Berlin Game

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Berlin Game
BerlinGame.JPG
First edition (UK)
Author Len Deighton
Country United Kingdom
Language English
Genre Espionage novel
Publisher Hutchinson (UK)
Knopf (US)
Publication date
1983 (UK)
Media type Print (Hardcover)
Pages 301 pp
ISBN 0-09-154190-5
OCLC 10125712
Followed by Mexico Set

Berlin Game is a 1983 spy novel by Len Deighton. It is the first novel in the first of three trilogies about Bernard Samson, a middle-aged and somewhat jaded intelligence officer working for the British Secret Intelligence Service (MI6). Berlin Game is part of the Game, Set and Match trilogy, being succeeded by Mexico Set and London Match, and followed by the Hook, Line and Sinker trilogy and the final Faith, Hope and Charity trilogy. Deighton's novel Winter (1987) is a prequel to the nine novels, covering the years 1900-1945 and providing the backstory to some of the characters.

Plot summary[edit]

The time is the early 1980s. A highly placed agent in East Germany codenamed "Brahms Four" wants to come to the West. Brahms Four is one of Britain's most reliable, most valuable agents behind the Iron Curtain, and that he should be urgently demanding safe passage to the West sends a ripple of panic through the SIS. Bernard Samson, a former field agent, and now working behind a London desk, is tasked to undertake the crucial rescue. After all, it was Brahms Four who had once, nearly twenty years ago, saved his life.

But even before Samson sets out on his mission, he is confronted with undeniable evidence that there is a traitor among his colleagues — a traitor planted by the KGB. Clearly, it is someone close to the top, close to Samson himself. It could be Dicky Cruyer, his incompetent supervisor - whom Samson despises. It could be the American Bret Rensselaer, who has built his entire career around the work of Brahms Four — and who is spending an inordinate amount of time with Samson's wife, Fiona (also an intelligence officer). It could be Frank Harrington, the 'rezident' - or head of the Berlin field unit. In fact, it could be any member of the senior staff at London Central — even the Director-General himself.

Bernard travels to East Berlin to assist the escape of Brahms Four, and decides at the last moment to send Brahms Four out in his place. His suspicions of treachery prove well-founded when he is captured and subsequently confronted by his wife, who had defected and betrayed the operation.

Adaptations[edit]

Bernard Samson was played by Ian Holm and Fiona Samson by Mel Martin in a 1988 Granada Television adaptation of the Game, Set and Match trilogy, entitled Game, Set and Match, transmitted as twelve 60 minute episodes.[1] Filmed on location in Berlin and Mexico, the project included a large international cast with 3,000 extras and a budget of $8 million. While critically acclaimed, the ratings for the series were a disaster.[2] It was adapted by John Howlett and directed by Ken Grieve and Patrick Lau. It has not been officially released on VHS or DVD.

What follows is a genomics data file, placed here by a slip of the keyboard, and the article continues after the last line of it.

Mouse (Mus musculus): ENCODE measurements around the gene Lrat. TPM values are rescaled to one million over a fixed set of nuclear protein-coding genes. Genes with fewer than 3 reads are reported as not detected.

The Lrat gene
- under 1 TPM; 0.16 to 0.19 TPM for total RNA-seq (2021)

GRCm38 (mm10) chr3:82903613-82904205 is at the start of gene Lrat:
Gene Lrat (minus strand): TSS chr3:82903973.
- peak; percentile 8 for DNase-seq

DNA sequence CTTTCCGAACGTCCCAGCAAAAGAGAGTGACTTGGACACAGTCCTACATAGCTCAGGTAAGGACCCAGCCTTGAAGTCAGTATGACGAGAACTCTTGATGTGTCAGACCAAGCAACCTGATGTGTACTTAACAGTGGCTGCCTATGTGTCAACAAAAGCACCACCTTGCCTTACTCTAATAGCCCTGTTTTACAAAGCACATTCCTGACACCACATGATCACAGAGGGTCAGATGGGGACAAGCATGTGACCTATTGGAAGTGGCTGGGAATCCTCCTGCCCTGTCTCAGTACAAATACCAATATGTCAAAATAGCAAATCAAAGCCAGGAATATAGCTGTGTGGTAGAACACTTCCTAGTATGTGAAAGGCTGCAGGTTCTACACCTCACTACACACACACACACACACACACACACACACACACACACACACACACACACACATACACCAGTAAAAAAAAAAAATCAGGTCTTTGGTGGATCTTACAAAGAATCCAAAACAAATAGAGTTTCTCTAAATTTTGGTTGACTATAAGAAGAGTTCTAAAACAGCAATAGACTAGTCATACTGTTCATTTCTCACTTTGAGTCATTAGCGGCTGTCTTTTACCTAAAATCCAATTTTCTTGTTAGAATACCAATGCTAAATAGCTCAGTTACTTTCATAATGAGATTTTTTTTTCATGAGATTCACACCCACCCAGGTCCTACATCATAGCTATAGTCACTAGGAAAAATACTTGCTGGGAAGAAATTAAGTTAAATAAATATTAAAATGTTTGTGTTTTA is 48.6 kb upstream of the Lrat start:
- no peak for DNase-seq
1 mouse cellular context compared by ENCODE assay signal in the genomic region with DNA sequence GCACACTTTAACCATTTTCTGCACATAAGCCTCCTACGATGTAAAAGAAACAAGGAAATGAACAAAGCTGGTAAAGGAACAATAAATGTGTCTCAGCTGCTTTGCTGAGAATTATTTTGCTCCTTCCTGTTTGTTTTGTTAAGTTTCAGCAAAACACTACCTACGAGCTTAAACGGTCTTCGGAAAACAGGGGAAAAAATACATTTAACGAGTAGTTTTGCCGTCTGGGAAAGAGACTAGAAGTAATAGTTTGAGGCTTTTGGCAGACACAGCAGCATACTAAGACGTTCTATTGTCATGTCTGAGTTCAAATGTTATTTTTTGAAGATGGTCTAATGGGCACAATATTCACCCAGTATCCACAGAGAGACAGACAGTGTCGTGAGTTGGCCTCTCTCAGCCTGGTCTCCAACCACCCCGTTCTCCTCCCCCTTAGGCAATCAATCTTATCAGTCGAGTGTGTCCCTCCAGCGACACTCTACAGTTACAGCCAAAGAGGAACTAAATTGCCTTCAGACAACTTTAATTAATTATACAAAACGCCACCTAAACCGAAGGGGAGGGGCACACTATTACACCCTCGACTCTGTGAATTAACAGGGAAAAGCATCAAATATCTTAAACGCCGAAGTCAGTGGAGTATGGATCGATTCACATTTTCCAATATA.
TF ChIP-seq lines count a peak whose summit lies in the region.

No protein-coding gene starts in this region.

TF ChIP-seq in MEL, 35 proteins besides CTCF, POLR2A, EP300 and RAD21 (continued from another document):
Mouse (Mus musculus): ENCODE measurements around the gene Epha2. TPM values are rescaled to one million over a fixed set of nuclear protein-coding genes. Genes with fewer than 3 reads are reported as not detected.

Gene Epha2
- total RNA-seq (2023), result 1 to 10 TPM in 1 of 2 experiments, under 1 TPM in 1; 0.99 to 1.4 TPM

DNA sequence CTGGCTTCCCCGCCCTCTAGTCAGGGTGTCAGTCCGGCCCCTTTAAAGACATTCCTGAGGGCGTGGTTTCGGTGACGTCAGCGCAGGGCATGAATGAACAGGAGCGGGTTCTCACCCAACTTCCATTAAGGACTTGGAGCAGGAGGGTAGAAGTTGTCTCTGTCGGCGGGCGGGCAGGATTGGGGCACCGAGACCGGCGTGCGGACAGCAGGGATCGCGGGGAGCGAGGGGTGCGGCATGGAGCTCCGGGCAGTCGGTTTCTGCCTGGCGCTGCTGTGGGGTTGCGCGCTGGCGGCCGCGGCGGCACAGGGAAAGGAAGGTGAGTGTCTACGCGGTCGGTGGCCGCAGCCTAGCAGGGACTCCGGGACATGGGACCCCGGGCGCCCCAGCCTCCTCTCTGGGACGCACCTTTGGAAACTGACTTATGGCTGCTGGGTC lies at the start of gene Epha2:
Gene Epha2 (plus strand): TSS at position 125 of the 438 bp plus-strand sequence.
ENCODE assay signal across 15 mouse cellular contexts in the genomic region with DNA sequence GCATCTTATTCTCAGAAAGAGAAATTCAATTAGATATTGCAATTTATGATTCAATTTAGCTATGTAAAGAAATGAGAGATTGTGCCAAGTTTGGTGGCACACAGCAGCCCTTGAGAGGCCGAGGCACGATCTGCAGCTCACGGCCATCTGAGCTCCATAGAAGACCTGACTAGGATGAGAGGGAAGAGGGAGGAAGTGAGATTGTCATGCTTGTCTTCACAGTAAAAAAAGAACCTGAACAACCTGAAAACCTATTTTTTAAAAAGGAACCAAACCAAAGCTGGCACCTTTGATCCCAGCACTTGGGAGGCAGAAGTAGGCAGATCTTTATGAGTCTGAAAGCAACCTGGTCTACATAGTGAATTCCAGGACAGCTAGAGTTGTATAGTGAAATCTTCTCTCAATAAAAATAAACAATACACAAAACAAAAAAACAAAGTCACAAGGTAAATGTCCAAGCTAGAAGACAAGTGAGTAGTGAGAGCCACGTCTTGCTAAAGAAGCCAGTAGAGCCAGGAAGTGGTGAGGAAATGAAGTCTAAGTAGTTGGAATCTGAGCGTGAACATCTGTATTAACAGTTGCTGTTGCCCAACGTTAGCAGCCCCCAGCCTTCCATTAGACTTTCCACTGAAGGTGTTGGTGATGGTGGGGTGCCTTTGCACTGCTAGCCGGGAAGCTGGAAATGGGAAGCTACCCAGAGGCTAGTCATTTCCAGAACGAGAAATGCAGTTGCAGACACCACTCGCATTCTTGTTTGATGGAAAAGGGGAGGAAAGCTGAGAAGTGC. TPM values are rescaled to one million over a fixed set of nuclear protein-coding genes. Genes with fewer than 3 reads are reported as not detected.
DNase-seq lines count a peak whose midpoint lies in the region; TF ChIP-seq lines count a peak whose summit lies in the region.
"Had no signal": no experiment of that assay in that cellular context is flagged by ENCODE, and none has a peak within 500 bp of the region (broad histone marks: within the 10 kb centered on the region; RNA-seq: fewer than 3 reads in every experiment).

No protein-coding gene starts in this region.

Other[edit]

The novel contains an early promulgation of the myth that President John F. Kennedy's famous "Ich bin ein Berliner" remark actually translated to "I am a jelly doughnut." In Berlin Game, the character Bernard Samson is told that he is berlinerisch:

'Ich bin ein Berliner,' I said. It was a joke. A Berliner is a doughnut. The day after President Kennedy made his famous proclamation, Berlin cartoonists had a field day with talking doughnuts.

—Len Deighton, Berlin Game, collected edition (1986), p. 85

In the preface to the reprint edition, Deighton notes that the novel is told in the highly subjective voice of the character of Bernard Samson, "who is inclined to complain and exaggerate so that we have to interpret the world around him." The author adds that "Readers who take Bernard’s words literally are missing a lot of the intended content."

In the prequel to the trilogy, Winter (1987), Deighton reminded his readers that the views of the characters were not necessarily those of the writer. The book's epigraph is a quote from James Jones: "...readers should remember that the opinions expressed by the characters are not necessarily those of the author..."

Trivia[edit]

In Quentin Tarantino's film Jackie Brown, Robert Forster's character, Max Cherry, can be seen with a copy of this novel.

In Arthur Penn’s film Target, Gene Hackman’s character, Walter Lloyd/Duncan (Duke) Potter, can be seen with a copy of this novel.

Notes[edit]

  1. ^ ""Game, Set, and Match" (1988)". Internet Movie Database. Retrieved 2008-06-19. 
  2. ^ Britton, Wesley (2005). Beyond Bond: Spies in Fiction and Film. Greenwood Publishing Group. p. 134. ISBN 0-275-98556-3. 

See also[edit]